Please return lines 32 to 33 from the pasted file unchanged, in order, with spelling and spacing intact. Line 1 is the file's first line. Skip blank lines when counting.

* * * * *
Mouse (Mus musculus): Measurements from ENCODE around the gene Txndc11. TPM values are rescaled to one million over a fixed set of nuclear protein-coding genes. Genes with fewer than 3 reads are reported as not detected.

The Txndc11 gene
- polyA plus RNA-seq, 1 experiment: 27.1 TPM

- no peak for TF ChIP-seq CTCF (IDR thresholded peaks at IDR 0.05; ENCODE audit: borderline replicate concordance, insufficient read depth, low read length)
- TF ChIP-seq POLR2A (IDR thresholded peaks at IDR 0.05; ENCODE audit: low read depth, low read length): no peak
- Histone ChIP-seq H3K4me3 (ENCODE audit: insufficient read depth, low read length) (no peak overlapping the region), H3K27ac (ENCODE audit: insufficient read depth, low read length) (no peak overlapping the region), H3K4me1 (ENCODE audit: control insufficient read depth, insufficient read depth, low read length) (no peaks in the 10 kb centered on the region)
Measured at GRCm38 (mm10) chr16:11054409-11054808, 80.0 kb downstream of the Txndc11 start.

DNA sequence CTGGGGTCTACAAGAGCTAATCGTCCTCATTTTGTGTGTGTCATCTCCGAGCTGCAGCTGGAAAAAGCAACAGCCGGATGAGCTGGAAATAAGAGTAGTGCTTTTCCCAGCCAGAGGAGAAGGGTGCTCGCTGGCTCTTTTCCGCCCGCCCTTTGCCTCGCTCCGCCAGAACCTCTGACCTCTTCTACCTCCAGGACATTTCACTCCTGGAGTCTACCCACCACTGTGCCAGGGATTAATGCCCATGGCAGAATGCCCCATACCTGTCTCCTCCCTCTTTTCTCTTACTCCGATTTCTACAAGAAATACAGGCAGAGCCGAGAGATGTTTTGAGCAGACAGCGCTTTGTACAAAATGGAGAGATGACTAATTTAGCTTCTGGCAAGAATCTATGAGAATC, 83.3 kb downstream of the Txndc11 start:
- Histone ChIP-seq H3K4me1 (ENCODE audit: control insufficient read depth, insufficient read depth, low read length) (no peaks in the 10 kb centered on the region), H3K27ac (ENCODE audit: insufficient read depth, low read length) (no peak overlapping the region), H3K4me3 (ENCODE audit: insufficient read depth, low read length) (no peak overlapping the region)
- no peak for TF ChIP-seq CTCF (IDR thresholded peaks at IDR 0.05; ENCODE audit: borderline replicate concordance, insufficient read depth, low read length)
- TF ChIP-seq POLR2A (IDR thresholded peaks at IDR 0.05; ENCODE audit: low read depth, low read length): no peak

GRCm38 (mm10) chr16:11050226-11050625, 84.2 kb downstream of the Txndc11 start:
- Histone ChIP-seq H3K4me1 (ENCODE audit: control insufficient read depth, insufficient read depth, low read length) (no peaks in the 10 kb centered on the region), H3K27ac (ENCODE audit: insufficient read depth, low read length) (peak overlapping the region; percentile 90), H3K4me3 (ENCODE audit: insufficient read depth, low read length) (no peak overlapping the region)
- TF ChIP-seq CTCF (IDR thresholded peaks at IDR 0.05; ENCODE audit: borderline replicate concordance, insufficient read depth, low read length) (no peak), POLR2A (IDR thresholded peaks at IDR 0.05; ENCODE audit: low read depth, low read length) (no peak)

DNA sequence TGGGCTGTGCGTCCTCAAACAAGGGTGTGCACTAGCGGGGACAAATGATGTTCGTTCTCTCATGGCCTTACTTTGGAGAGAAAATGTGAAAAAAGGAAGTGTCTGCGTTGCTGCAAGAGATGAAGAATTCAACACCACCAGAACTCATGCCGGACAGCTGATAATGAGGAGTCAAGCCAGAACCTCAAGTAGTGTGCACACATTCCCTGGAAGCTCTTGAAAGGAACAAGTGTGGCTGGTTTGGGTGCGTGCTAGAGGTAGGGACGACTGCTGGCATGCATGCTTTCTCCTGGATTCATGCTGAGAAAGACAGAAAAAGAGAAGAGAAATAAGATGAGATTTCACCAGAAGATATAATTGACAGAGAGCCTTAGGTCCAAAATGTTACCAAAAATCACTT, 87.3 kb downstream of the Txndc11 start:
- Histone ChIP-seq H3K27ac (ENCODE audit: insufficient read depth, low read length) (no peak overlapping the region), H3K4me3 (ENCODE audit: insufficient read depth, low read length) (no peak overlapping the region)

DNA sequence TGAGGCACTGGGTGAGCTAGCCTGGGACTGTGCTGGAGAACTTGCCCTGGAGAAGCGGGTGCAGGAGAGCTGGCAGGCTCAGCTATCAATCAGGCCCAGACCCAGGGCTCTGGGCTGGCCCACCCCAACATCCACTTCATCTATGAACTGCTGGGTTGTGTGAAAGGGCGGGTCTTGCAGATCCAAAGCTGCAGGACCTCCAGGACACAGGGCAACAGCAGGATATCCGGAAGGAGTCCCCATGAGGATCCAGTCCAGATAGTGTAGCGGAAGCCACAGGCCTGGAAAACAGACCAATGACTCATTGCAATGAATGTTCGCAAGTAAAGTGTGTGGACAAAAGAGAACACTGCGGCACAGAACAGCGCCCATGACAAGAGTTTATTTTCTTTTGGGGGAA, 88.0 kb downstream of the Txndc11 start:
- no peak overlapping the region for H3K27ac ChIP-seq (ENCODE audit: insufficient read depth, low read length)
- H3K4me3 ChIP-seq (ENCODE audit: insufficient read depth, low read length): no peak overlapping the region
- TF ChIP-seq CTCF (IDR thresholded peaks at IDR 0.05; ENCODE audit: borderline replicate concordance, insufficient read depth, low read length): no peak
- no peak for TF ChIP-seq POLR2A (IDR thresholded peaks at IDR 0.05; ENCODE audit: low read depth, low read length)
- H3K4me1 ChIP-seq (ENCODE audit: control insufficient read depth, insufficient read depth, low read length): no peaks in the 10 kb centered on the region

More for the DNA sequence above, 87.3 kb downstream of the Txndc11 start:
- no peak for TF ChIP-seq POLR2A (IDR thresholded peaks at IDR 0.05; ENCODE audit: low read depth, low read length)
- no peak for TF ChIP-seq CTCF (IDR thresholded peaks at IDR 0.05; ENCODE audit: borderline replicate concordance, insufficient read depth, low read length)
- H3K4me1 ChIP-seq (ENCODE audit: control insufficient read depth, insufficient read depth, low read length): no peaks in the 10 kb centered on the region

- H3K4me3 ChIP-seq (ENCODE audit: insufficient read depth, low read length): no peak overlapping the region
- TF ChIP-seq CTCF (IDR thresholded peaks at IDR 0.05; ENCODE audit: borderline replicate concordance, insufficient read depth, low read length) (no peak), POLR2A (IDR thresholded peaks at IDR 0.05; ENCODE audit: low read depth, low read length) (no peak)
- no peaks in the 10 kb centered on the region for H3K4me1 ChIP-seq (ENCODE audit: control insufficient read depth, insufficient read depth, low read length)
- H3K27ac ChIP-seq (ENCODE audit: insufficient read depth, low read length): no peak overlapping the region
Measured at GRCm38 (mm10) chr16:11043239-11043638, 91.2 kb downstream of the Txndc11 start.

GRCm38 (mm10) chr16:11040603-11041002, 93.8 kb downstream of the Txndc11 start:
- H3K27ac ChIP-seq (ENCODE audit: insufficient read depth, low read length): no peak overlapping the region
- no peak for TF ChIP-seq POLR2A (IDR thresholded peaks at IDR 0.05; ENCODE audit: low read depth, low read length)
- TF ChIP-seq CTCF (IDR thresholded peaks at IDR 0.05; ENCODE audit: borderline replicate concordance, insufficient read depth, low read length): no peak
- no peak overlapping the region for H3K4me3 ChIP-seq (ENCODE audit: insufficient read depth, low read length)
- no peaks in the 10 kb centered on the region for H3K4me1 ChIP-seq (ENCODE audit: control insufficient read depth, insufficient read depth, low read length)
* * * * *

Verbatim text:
GRCm38 (mm10) chr16:11040603-11041002, 93.8 kb downstream of the Txndc11 start:
- H3K27ac ChIP-seq (ENCODE audit: insufficient read depth, low read length): no peak overlapping the region